Constitutional Argument as Jeremiad

Timothy P. O'Neill

John Marshall Law School

February 10, 2011

Valparaiso University Law Review, Vol. 45, No. 1, 2010

The "jeremiad" - a lamentation over how a community has fallen away from its religious values - is a particular form of sermon that can be traced back to preachers in 16th century Europe. The Puritans brought it to America in the 17th century. Intellectual historian Perry Miller has called the jeremiad America's first distinctive literary genre.

Sacvan Bercovitch's book "The American Jeremiad" contends that the jeremiad as a mode of rhetoric has always played an important role in American political discourse. This paper extends that analysis to the jeremiad's role in American constitutional argument. Examining recent work by Jack Balkin and Jedediah Purdy through the lens of the jeremiad helps bring into focus some key concepts in the area of constitutional interpretation.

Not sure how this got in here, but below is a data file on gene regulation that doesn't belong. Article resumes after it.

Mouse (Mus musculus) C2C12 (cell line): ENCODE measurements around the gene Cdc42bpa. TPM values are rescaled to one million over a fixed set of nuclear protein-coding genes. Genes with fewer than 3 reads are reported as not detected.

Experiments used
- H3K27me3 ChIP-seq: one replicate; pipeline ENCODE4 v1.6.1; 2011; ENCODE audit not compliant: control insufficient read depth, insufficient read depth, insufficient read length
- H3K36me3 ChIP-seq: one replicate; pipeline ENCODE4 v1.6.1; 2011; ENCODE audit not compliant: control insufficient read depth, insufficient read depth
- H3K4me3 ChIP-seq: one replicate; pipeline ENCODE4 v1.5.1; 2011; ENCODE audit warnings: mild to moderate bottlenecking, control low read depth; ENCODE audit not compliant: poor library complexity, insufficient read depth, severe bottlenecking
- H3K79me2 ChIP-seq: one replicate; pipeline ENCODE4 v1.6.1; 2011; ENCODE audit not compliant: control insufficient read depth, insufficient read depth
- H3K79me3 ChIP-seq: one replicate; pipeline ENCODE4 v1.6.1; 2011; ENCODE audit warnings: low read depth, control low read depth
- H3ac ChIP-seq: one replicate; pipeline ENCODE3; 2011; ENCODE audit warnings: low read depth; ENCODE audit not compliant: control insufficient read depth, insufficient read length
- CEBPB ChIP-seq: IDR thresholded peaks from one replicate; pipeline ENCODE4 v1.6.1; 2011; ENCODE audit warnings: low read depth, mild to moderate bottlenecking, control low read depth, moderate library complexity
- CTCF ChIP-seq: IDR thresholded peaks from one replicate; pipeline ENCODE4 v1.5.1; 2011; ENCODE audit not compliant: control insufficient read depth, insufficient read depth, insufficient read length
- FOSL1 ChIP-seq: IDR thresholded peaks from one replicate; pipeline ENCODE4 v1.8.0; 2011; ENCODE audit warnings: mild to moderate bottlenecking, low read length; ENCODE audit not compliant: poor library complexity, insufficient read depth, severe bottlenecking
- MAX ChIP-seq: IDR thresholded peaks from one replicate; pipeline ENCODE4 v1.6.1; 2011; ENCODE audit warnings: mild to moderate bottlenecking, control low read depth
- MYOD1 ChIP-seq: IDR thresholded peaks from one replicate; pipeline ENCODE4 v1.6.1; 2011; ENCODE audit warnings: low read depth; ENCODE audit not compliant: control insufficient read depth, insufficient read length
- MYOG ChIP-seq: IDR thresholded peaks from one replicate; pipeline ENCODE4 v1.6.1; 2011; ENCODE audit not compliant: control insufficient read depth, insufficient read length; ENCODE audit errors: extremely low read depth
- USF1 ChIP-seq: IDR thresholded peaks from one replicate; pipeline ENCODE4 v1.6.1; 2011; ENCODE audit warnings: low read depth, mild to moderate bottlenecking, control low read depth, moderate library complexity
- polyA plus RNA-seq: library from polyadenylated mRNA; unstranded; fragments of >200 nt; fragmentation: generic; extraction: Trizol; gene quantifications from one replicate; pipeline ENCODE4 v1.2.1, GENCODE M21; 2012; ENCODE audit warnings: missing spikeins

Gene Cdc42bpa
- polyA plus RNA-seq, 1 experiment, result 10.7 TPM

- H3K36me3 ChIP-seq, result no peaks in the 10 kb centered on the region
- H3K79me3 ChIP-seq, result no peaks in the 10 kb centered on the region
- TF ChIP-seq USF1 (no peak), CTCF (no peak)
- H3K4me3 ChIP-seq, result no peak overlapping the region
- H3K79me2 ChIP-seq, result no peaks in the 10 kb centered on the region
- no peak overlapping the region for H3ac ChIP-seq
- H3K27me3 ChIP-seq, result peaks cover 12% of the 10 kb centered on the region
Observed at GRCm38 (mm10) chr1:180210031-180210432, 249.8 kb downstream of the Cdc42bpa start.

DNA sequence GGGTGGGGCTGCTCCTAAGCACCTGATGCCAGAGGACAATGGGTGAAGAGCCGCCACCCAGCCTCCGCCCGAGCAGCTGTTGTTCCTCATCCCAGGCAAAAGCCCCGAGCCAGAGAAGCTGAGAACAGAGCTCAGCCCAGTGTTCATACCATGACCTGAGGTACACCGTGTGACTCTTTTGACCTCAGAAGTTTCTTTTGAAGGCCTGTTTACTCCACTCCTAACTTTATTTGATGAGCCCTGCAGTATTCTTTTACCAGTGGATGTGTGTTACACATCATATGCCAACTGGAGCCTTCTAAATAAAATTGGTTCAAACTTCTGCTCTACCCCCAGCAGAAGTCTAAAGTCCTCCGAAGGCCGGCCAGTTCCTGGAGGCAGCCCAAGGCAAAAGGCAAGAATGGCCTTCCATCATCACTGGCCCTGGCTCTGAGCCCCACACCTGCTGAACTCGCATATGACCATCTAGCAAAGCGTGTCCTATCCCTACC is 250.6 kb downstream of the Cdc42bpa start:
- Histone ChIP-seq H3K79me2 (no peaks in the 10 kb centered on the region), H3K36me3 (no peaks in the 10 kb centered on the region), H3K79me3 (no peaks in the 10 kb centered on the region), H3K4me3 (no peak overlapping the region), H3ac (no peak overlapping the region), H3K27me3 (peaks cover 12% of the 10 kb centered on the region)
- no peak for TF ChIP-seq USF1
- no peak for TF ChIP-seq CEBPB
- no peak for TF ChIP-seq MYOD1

Number of Pages in PDF File: 15

Keywords: Jeremiad, Bercovitch, Purdy, Balkin, Perry Miller, Herman Melville, constitutional interpretation

Open PDF in Browser Download This Paper

Date posted: February 12, 2011  

Suggested Citation

O'Neill, Timothy P., Constitutional Argument as Jeremiad (February 10, 2011). Valparaiso University Law Review, Vol. 45, No. 1, 2010. Available at SSRN: https://ssrn.com/abstract=1759537

Contact Information

Timothy P. O'Neill (Contact Author)
John Marshall Law School ( email )
315 South Plymouth Court
Chicago, IL 60604
United States
Feedback to SSRN

Paper statistics
Abstract Views: 1,004
Downloads: 107
Download Rank: 193,289